The Spirit of Service: Sheehy Family Fund Supports Residents’ Community Projects

Throughout medicine, but especially in primary care, physicians recognize that social and community factors are often the strongest influencers of health. And often, underserved populations—those who experience cultural, linguistic, economic or physical barriers to care—need additional resources beyond the clinic walls to live healthy lives. 

At the University of Wisconsin Department of Medicine, the Sheehy Family Fund for Medical Residents helps uphold medicine’s core calling of service to humanity, and encourages internal medicine residents to engage in community service

Philanthropic supporters of the fund include Ann Sheehy, MD, MS, associate professor and division chief, Hospital Medicine, and her parents, Gregory Sheehy, MD, and Barbara Sheehy. Dr. Gregory Sheehy is a retired internist and former General Internal Medicine faculty member. 

The fund provides annual awards of $1,000 to internal medicine residents to carry out community service projects of their choosing. This year, three residents received awards, which they are using to help underserved patients manage hypertension, to support an organization that loans out medical equipment and to update kitchen supplies at a domestic violence shelter.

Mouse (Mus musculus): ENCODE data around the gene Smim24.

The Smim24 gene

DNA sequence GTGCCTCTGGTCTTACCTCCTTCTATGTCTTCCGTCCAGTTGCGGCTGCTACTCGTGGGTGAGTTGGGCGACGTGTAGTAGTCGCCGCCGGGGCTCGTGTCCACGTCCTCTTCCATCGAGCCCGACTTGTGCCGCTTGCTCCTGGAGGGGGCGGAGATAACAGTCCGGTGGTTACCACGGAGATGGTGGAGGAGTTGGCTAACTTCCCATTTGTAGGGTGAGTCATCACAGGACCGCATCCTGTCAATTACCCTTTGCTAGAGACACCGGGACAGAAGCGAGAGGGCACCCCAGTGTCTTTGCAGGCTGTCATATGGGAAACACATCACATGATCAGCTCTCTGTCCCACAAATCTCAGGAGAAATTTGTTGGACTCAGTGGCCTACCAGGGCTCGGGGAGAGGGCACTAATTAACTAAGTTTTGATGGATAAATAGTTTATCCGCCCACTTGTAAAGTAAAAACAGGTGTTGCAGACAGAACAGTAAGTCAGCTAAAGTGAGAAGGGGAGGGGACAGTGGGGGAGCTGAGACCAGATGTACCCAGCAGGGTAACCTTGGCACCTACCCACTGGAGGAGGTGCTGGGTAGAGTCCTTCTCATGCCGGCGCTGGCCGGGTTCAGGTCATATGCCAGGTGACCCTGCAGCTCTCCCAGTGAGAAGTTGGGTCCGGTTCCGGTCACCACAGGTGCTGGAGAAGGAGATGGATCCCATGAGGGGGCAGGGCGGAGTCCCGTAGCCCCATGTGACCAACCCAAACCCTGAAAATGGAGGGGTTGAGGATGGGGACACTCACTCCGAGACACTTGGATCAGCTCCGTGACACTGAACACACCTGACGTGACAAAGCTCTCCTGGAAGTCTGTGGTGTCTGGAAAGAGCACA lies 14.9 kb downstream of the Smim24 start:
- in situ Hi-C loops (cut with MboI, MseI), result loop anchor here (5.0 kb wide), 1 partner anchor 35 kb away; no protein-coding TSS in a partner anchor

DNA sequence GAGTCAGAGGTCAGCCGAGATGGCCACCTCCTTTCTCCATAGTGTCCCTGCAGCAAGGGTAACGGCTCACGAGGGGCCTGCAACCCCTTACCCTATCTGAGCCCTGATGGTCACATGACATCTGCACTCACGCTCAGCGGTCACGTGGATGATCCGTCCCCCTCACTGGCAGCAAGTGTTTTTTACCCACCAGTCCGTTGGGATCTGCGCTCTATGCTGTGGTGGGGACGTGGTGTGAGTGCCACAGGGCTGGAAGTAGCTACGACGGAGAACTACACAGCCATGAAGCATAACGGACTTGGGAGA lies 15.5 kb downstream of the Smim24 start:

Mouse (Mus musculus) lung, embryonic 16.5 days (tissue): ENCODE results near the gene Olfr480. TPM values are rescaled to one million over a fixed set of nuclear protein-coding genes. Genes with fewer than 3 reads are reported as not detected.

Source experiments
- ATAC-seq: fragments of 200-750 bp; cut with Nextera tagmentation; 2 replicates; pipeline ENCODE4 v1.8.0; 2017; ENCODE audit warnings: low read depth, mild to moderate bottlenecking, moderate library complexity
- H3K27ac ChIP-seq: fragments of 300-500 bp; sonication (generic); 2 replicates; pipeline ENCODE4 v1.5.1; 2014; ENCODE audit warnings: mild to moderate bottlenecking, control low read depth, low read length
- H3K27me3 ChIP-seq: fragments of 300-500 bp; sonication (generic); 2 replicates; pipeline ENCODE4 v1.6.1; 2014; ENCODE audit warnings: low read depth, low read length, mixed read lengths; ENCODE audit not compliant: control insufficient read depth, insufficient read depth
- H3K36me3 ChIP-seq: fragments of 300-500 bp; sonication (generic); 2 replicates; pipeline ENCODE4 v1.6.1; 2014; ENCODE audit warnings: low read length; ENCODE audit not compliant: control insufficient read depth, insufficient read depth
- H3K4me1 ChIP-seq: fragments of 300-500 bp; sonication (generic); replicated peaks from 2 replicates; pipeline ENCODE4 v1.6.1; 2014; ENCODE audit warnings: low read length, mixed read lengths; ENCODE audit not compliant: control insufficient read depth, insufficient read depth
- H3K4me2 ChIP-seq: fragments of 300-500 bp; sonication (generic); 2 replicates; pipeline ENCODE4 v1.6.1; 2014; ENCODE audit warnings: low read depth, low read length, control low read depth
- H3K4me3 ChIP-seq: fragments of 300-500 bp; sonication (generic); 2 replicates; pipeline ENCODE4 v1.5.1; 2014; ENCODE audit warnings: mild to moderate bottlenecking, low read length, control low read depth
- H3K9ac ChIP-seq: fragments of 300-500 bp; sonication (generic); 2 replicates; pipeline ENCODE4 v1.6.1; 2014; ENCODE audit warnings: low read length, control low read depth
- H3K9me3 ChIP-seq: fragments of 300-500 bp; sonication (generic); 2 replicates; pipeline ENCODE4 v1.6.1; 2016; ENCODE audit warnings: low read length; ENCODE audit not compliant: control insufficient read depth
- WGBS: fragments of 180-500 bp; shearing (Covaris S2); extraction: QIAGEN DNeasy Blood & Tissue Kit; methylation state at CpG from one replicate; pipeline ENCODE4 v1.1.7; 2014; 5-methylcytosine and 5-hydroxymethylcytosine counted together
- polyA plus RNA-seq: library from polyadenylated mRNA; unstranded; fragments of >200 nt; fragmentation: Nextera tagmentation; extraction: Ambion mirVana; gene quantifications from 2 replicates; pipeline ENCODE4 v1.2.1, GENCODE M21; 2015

Below, learn more about each resident’s project, why they chose it and what they’ve accomplished so far.

Rachell Ayers, MD: Under Pressure

Rachell Ayers, MDHigh blood pressure—a major risk factor for cardiovascular disease—is extremely prevalent in our society. Commonly referred to as the “silent killer,” the lack of symptoms associated with high blood pressure frequently contribute to its late recognition. This is particularly true among people who live below the poverty level, who often lack access to preventive health care.

In her clinic, third-year resident Rachell Ayers, MD, pictured at right, sees underserved patients with high blood pressure who, due to transportation and financial barriers, have difficulty returning for follow-ups, monitoring their blood pressure and improving their blood pressure control through awareness and treatment.